A 2016 announcement of $65 million in infrastructure funding from the provincial and federal governments for Waterfront Toronto's Cherry Street Stormwater and Lakefilling project marked an important step forward for Toronto's Port Lands. The once thriving industrial district was hit by a decrease in Great Lakes shipping over the last third of the 20th century, and a subsequent movement to reclaim under-utilized land for urban uses has made the area a target for reuse and better connections to the surrounding city. Before that can happen, a $1.25 billion Flood Protection project must be carried out.

The first shipment of core stone is deposited in the Inner Harbour, image via CNW Group/Waterfront Toronto

Years of studies have brought us to a point where the first major earthworks are finally underway. Work commenced today on the Cherry Street Stormwater and Lakefilling project, with the first shipment of stone now being deposited into the inner harbour at Essroc Quay. The milestone was celebrated at an event attended by Julie Dabrusin, MP for Toronto–Danforth, on behalf of the Honourable Amarjeet Sohi, Minister of Infrastructure and Communities; Ontario Minister of Children and Youth Services Michael Coteau (on behalf of Minister of Infrastructure Bob Chiarelli); Toronto Mayor John Tory; CEO of Waterfront Toronto, Will Fleissig; and Chief of the Mississaugas of New Credit First Nation, Stacey R. Laforme.

"The start of construction in Toronto's Port Lands marks an important milestone in the City's vision for a vibrant, clean Toronto waterfront," reads a statement issued by Mayor John Tory. "This is the beginning of unlocking the potential of our underutilized waterfront lands, protecting the area from flooding, and supporting new places to live, work, and play in Toronto."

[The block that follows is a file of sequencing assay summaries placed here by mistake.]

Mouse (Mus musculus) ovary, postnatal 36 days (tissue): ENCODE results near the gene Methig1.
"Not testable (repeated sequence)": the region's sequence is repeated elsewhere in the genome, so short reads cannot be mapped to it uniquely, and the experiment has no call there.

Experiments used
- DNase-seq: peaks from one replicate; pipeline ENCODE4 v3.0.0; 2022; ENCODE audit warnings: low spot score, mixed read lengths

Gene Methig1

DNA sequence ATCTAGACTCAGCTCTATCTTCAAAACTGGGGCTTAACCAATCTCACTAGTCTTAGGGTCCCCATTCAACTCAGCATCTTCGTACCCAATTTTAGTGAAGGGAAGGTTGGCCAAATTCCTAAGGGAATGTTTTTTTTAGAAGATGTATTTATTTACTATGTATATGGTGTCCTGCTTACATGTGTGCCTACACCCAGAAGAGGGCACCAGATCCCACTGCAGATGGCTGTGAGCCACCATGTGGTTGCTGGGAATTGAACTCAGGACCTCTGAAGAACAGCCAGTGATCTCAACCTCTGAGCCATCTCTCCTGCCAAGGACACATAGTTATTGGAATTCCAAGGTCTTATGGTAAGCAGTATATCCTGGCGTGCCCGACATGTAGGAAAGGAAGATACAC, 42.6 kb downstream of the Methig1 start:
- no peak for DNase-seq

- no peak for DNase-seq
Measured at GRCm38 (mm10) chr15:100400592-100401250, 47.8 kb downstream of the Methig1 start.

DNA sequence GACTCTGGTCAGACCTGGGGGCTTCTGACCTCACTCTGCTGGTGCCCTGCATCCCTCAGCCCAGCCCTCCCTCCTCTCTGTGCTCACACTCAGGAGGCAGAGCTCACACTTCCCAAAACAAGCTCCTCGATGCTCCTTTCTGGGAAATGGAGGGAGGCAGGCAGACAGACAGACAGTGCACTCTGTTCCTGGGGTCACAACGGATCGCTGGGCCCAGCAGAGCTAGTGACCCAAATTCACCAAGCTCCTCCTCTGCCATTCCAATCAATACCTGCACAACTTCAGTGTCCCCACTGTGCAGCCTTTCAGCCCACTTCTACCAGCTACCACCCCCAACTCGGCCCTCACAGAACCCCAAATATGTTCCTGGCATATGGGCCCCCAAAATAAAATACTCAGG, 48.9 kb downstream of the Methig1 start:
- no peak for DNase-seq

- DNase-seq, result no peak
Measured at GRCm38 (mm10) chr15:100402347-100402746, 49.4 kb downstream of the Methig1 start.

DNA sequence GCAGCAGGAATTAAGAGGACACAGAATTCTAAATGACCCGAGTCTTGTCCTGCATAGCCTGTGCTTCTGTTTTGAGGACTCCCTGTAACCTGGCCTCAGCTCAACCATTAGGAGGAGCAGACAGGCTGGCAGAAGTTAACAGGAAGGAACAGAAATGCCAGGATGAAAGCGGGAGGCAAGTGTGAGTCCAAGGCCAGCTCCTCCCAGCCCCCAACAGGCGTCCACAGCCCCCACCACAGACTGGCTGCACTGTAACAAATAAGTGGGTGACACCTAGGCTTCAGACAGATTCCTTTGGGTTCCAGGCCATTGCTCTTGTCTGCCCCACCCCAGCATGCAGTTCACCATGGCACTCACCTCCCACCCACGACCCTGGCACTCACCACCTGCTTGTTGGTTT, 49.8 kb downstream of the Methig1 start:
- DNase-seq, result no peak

The project will stabilize the local shoreline, protect land from flooding, and create a new landmass to begin the re-naturalization of the Don River's mouth. The area being filled will become part of 'Promontory Park', a new major green space across the harbour from Toronto's skyline, and will also allow for a realignment of Cherry Street, revising the local road network to foster economic development in the area in the future.

Don Mouth Naturalization and Port Lands Flood Protection Project, image via TRCA

"We know infrastructure is about more than buildings and roads," said Ontario Minister of Children and Youth Services Michael Coteau, speaking on behalf of Minister of Infrastructure Bob Chiarelli. "It's about improving lives and creating opportunities for the people of Ontario. This project will lead, over time, to increased access to the waterfront and successful new communities where families can thrive and businesses can grow and create new jobs." 

We will keep you updated as more information about the Essroc Quay Lake Filling and Naturalization Project becomes available, and as the Lower Don Lands Redevelopment continues to take shape. In the meantime, additional information about the area's redevelopment is available in our database file, linked below. Want to share your thoughts about today's announcement? Leave a comment in the space below, or add your voice to the ongoing discussion in our associated Forum thread.

Related Companies:  GeoSolv Design/Build Inc, LEA Consulting, Priestly Demolition Inc.